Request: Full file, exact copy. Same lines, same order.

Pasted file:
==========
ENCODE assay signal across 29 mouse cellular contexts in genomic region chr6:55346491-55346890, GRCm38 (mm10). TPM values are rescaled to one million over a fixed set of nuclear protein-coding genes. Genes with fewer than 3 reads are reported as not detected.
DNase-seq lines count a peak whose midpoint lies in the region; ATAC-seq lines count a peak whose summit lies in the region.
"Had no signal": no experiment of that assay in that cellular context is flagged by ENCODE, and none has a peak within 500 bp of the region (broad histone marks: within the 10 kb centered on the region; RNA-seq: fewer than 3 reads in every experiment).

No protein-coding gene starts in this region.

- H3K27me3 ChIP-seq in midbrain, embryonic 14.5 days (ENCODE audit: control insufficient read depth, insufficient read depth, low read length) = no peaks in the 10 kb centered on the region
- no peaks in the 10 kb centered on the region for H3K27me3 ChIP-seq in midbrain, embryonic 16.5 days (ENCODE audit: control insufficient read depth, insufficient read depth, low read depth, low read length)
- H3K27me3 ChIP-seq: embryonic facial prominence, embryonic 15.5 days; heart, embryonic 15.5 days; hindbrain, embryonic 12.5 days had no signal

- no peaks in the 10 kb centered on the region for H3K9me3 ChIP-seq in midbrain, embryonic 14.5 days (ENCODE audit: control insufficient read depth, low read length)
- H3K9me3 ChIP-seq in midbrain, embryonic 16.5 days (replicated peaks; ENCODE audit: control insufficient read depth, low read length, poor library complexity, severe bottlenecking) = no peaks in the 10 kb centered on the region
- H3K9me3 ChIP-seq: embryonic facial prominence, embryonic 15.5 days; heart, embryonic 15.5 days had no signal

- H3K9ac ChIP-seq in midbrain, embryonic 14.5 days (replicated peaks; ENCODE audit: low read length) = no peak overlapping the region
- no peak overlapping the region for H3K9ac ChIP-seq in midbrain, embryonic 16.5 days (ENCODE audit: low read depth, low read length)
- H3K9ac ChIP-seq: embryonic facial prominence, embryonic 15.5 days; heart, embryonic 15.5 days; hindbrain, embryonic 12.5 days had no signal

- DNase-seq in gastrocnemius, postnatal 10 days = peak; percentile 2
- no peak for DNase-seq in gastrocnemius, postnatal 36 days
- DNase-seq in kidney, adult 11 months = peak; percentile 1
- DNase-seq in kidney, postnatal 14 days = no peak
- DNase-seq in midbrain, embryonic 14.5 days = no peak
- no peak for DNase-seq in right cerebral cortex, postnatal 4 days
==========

ENCODE assay signal across 29 mouse cellular contexts in genomic region chr6:55346491-55346890, GRCm38 (mm10). TPM values are rescaled to one million over a fixed set of nuclear protein-coding genes. Genes with fewer than 3 reads are reported as not detected.
DNase-seq lines count a peak whose midpoint lies in the region; ATAC-seq lines count a peak whose summit lies in the region.
"Had no signal": no experiment of that assay in that cellular context is flagged by ENCODE, and none has a peak within 500 bp of the region (broad histone marks: within the 10 kb centered on the region; RNA-seq: fewer than 3 reads in every experiment).

No protein-coding gene starts in this region.

- H3K27me3 ChIP-seq in midbrain, embryonic 14.5 days (ENCODE audit: control insufficient read depth, insufficient read depth, low read length) = no peaks in the 10 kb centered on the region
- no peaks in the 10 kb centered on the region for H3K27me3 ChIP-seq in midbrain, embryonic 16.5 days (ENCODE audit: control insufficient read depth, insufficient read depth, low read depth, low read length)
- H3K27me3 ChIP-seq: embryonic facial prominence, embryonic 15.5 days; heart, embryonic 15.5 days; hindbrain, embryonic 12.5 days had no signal

- no peaks in the 10 kb centered on the region for H3K9me3 ChIP-seq in midbrain, embryonic 14.5 days (ENCODE audit: control insufficient read depth, low read length)
- H3K9me3 ChIP-seq in midbrain, embryonic 16.5 days (replicated peaks; ENCODE audit: control insufficient read depth, low read length, poor library complexity, severe bottlenecking) = no peaks in the 10 kb centered on the region
- H3K9me3 ChIP-seq: embryonic facial prominence, embryonic 15.5 days; heart, embryonic 15.5 days had no signal

- H3K9ac ChIP-seq in midbrain, embryonic 14.5 days (replicated peaks; ENCODE audit: low read length) = no peak overlapping the region
- no peak overlapping the region for H3K9ac ChIP-seq in midbrain, embryonic 16.5 days (ENCODE audit: low read depth, low read length)
- H3K9ac ChIP-seq: embryonic facial prominence, embryonic 15.5 days; heart, embryonic 15.5 days; hindbrain, embryonic 12.5 days had no signal

- DNase-seq in gastrocnemius, postnatal 10 days = peak; percentile 2
- no peak for DNase-seq in gastrocnemius, postnatal 36 days
- DNase-seq in kidney, adult 11 months = peak; percentile 1
- DNase-seq in kidney, postnatal 14 days = no peak
- DNase-seq in midbrain, embryonic 14.5 days = no peak
- no peak for DNase-seq in right cerebral cortex, postnatal 4 days